These are four things a child must believe in order to be saved. He must believe:

    • That he needs a Saviour because he has known to do good, and hasn't done it.

    • That God sent His Son who took his place, died and rose again for his salvation.

    • That Christ lives, and that he can know Him – not about Him – but know Him.

    • That when he has received Christ, he has eternal life.

    I usually give the newly converted child D. L. Moody's three rules. They will help him grow in the Lord. They are:

    Read the Bible. That's how God talks to us.

    Pray every day. Not say prayers, but pray in the morning and at night. That's how we talk to God.

    Every day tell somebody about Jesus. Talk to other people about Him.

    I believe in separation. I tell him he must remember constantly that he belongs to Jesus, and there are things other children can do but he can't do. However, I wouldn't deal with him directly about harmful practices, for he is under the authority of his parents.

    When a child is older there should be a further committal to Christ. When children reach teenage, the world is alluring, the flesh demanding. When I counsel older children, I tell them, "It's one thing for you to have the Lord Jesus, and another thing for Jesus to have you fully" (Rom. 12:1).

    "Have you given yourself as a present to Christ?" If they haven't, I try to lead them to the place where they are willing to pray, "Cleanse me, Lord. I give you my soul, my body and my spirit. Holy Spirit, come into my heart and fill me."

    It's one thing to have the Holy Spirit, and another thing to have Him fill you. I gave myself fully to the Lord when I was in my late teens and that was when I decided to go into full-time Christian work.

    I usually give the child the tract "Four Things God Wants You to Know." I usually give them the Gospel of Luke. It is a wonderful story, contains Jesus' prayers and tells the most about His childhood.

    When children have strayed, I deal with them as sinning saints. I ask them if they have ever received Jesus as Saviour.

    I say, "Jesus says He'll never leave you. But you can break your relationship. In order to be restored, confess your sin and ask forgiveness." (1 John 1:5-7, 9).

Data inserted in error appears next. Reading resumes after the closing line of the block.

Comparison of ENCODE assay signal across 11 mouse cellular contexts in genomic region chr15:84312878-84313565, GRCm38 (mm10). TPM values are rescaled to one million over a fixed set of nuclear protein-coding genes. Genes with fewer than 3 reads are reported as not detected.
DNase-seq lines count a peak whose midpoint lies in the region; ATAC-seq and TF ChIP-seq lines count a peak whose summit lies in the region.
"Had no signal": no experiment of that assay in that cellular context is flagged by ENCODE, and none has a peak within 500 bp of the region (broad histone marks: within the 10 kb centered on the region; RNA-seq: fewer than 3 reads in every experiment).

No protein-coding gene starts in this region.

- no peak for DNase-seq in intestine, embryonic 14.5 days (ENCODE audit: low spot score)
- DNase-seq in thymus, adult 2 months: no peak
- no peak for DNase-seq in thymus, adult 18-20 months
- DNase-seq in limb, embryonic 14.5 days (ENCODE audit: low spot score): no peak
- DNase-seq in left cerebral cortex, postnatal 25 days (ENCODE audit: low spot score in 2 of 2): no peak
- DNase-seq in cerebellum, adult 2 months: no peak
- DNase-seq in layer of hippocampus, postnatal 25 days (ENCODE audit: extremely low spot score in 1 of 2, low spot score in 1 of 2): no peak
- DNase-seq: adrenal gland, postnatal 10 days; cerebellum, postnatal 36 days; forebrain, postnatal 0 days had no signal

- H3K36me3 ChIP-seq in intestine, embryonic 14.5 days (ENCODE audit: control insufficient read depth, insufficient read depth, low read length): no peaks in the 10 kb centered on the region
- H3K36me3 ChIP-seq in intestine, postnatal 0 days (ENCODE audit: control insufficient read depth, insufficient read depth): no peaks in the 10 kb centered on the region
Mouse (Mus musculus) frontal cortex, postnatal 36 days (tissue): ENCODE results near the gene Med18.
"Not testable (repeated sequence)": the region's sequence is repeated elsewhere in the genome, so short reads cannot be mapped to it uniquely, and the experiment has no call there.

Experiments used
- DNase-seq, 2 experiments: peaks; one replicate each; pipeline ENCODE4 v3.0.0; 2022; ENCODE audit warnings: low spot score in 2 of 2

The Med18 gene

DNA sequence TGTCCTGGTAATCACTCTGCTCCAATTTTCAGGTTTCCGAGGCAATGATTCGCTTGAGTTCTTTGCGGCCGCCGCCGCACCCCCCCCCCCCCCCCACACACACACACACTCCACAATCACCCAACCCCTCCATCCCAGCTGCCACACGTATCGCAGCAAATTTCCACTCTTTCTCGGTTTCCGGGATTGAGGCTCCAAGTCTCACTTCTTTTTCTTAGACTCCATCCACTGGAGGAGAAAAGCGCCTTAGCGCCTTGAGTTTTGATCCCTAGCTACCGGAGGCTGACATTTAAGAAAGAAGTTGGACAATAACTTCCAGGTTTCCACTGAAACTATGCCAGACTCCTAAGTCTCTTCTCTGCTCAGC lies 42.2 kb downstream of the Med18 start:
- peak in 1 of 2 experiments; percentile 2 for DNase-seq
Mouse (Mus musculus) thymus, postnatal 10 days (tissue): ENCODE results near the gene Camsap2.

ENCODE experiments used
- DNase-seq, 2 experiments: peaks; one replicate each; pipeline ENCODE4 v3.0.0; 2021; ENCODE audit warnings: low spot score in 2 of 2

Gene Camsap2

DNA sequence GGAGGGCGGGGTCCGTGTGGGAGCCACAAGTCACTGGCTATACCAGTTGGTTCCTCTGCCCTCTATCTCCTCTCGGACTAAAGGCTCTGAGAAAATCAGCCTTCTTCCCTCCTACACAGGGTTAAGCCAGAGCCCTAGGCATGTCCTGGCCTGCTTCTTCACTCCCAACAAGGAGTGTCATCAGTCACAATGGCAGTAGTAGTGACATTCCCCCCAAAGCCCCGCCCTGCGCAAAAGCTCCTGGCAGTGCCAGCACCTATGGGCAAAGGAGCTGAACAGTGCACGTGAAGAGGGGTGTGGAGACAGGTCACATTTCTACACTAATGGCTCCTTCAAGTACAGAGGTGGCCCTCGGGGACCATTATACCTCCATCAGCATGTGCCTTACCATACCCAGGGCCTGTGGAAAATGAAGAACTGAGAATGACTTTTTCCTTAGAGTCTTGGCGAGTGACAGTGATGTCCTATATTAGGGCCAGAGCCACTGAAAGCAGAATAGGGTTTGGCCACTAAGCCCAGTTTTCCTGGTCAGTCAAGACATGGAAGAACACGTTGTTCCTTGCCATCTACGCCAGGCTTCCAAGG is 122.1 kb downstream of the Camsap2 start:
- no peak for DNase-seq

The date and time of conversion should be impressed upon the child. If it's in a meeting; I might get the big Bible and say, "Now the Lord is writing it down in the Book of Life, 'Little Johnny Jones received Jesus Christ as his Saviour on ............'"

    Make it an event they will never forget. Probably they should sign a little card telling what they have done.

    Anyone who is born again, who knows it, and loves children can be a winner of souls.

    There was a little lady in this neighborhood living on her pension, just waiting to die. She said to me, "Oh, Miss Bennett, I wish I could do what you do!"

    "Are you born again?" I said. She said she was. "Can you tell others about it?"

    "Yes," she said.

    "Well, then go ahead." She asked me how she could start. I told her to start with the children on the street.

    Later on I heard that she had been taking children into her home, three at a time and to church. When I saw her again, she said, "Miss Bennett, I'm so happy, now I'm waiting to live."

    The time to begin to bring children to Christ is now. As soon as Andrew met Jesus he went out and won his brother. Christ has no other way to tell the Gospel but through you and me.

    You will meet children on the street. Give them a little Gospel of Luke or John. Find out if they go to church. Of course, do not take them any place until you have them ask their mothers. You may not be a great evangelist, but you can be faithful in winning children to Christ.

    It is well known that the vast majority of Christians are converted before the age of 25 – very few in later life. When you lead a child to Christ, you save an influence for time and eternity, for a child has a lifetime ahead to serve Christ.